the kicking team gets a penalty and the receiving team gets it ten yards forward from where they picked it up.
Once the receiving team touches it becomes a live ball and if the kicking team recovers it regardless how far it went they have the ball.
If the kicking team legally recovers an onside attempt, the ball is dead, the clock is stopped, and the kicking team gets the ball for an offensive series at the spot of recovery.
No, the football has to go 10 yards before it can be recovered by the kicking team. if it goes 10 yards and is in the air the kicking team can recover it.
The main rule is that the ball has to travel 10 yards downfield before it can be recovered by the kicking team prior to the opponents touching it. A kickoff is a free kick. Whoever recovers a kickoff gains possession of the ball. The ball must travel 10 yards downfield before the kicking team can touch it unless the receiving team touches it first within 10 yards. If the kickoff doesn't travel 10 yards downfield the receiving team is not obligated to attempt a return. The kick must hit the ground, in addition to travel 10 yards to give the kicking team possession of the ball if they can recover the kick. That is why onside kicks are kicked straight into the ground.
Yes it is a live ball and if the kicking team recovers they still have to get the first down and if the defense recovers its a turnover. The ball is live, however, the kicking team cannot regain possession of the ball unless the receiving team touches it first.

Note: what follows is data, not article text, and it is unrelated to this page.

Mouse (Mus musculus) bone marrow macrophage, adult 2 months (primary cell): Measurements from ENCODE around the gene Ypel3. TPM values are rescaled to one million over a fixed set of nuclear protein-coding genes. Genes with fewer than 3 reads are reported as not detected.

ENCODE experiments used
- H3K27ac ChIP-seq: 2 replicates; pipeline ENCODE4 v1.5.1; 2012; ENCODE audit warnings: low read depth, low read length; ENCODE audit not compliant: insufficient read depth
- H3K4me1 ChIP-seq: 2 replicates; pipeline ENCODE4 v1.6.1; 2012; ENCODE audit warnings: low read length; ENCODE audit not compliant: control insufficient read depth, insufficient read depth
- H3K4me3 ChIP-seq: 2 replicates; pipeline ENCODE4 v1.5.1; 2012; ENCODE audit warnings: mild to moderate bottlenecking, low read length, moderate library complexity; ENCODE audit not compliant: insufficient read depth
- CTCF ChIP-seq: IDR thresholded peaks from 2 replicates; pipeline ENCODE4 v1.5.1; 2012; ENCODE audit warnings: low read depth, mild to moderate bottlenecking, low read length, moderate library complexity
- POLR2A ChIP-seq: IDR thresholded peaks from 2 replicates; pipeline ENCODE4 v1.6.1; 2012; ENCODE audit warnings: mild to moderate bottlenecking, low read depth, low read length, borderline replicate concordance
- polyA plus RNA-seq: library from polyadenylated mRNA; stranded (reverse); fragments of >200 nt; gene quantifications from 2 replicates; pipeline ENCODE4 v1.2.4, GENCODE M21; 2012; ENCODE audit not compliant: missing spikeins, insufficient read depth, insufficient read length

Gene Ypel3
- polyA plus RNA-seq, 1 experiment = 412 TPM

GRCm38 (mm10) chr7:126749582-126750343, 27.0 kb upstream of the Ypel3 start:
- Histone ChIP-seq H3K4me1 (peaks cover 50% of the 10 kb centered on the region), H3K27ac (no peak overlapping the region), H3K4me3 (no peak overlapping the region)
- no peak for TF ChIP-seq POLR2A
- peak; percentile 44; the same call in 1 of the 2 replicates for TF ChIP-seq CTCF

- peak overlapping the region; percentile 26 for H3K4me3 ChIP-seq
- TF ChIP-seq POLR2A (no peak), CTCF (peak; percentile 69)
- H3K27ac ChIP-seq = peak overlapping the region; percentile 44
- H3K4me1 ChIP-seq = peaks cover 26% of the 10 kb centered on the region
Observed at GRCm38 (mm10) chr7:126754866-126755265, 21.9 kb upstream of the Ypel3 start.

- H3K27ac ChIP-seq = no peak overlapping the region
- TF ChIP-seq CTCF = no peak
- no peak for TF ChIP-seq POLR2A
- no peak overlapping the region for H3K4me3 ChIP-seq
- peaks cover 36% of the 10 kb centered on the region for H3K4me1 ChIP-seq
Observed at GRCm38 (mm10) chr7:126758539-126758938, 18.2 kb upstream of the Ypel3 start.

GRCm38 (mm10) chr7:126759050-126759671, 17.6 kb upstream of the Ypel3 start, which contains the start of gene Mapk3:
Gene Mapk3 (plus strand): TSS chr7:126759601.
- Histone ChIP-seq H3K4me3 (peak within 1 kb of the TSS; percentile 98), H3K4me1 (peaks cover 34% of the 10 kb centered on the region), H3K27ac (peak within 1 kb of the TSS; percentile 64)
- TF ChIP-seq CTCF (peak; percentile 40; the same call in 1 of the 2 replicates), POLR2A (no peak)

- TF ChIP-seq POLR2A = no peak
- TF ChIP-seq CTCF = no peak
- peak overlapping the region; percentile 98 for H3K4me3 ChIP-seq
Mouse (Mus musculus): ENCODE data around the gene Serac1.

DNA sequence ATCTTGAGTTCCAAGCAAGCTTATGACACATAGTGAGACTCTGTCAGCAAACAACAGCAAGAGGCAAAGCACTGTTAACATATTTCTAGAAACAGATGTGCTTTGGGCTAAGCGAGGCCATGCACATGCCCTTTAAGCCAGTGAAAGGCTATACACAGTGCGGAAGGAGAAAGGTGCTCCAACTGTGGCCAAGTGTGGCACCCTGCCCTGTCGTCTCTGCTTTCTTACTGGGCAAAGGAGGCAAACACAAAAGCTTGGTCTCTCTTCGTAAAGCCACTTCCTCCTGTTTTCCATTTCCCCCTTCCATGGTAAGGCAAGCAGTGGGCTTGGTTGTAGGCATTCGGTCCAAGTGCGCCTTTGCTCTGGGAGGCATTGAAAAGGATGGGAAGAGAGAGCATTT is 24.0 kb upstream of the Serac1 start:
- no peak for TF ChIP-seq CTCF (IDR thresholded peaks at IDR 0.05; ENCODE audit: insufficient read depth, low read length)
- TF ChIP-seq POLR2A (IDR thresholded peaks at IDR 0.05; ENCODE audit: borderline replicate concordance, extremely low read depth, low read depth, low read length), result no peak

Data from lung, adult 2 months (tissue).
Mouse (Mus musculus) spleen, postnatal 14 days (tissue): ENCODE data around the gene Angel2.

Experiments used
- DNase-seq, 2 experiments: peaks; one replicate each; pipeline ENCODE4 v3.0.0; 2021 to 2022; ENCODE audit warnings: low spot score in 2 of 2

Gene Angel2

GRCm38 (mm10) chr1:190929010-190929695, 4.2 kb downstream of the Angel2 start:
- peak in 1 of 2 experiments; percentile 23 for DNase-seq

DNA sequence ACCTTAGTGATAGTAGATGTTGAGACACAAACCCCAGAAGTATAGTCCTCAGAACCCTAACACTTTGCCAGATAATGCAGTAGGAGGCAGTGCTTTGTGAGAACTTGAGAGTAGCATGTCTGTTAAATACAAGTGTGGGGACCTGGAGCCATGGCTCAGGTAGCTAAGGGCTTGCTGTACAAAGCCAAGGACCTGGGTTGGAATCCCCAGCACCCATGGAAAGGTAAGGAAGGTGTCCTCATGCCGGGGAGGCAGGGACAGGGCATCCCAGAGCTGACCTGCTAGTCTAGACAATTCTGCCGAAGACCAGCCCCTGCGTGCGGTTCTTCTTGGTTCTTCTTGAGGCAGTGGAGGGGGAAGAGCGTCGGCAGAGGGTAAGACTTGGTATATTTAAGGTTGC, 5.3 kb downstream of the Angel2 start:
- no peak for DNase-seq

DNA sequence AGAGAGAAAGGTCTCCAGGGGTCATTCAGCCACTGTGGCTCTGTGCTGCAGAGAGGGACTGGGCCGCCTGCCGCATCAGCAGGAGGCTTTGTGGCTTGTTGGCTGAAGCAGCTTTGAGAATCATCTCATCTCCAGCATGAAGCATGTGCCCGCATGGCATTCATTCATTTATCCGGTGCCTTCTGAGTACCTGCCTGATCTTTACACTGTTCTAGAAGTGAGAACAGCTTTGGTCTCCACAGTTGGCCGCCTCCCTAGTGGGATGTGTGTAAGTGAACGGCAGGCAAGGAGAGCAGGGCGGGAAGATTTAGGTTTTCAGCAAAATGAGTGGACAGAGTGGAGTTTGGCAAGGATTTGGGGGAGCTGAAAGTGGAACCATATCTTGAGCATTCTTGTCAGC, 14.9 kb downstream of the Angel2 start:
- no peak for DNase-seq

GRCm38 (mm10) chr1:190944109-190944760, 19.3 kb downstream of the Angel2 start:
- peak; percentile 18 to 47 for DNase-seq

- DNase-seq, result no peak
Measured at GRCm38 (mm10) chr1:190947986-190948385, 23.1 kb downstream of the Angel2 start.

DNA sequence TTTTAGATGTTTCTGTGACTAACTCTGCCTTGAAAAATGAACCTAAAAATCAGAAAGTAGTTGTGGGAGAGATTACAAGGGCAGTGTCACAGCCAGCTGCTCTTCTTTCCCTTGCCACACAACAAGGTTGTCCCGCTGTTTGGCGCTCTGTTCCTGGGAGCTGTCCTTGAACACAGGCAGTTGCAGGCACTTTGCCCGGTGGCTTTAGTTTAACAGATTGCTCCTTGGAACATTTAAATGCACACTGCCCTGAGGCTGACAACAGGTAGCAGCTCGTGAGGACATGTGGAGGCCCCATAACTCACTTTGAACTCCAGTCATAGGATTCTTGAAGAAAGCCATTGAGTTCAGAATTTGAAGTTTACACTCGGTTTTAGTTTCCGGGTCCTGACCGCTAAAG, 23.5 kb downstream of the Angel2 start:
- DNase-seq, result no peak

Yes. There is no rule about the kicking team passing the 10 yard mark before the ball, only that the kicking team cannot touch the ball before it travels 10 yards unless the ball is first touched by a member of the receiving team.
Yes, as long as no one on either team touches it before the 10 yards. After the ball travels ten yards during a kickoff it is a free ball. That's correct. Once the ball travels 10 yards, anyone can recover it.The receiving team can always recover after anydistance. So if an onside kick only travels 5 yards instead of the required 10 and the receiving team recovers, the receiving team would take possession of the ball at that spot.The 10-yard rule is a restriction on the kicking team only. The kickers cannot recover the ball until is has traveled 10 yards, UNLESS the receiving team touches the ball first. After the receiving team touches the ball, the kicking team can recover, regardless of how far the ball has traveled.
The rules for an onside kick (or any kickoff, for that matter) state that the ball must travel forward 10 yards before the kicking team may touch the ball, unless the receiving team touches it first. The receiving team may touch the ball at any time. If the kicking team recovers, they may not advance the ball. The NFL has recently implemented additional rules which make recovery of the onside kick nearly impossible: No more than five players on the kicking team may line up on one side of the ball, and the receiving team may line up just 5 yards from the ball.
the defence doesnt have to touch the ball in order for the offence to get it.
15 yards for illegally kicking a loose ball.
No, the receiving team may attempt to take possession at any time after the kick. It is the kicking team that must wait for the ball to travel 10 yards before they can be the first to touch it. However, should a member of the receiving team touch the ball before it travels 10 yards and fumble/muff it, the kicking team can recover the ball and take possession without penalty.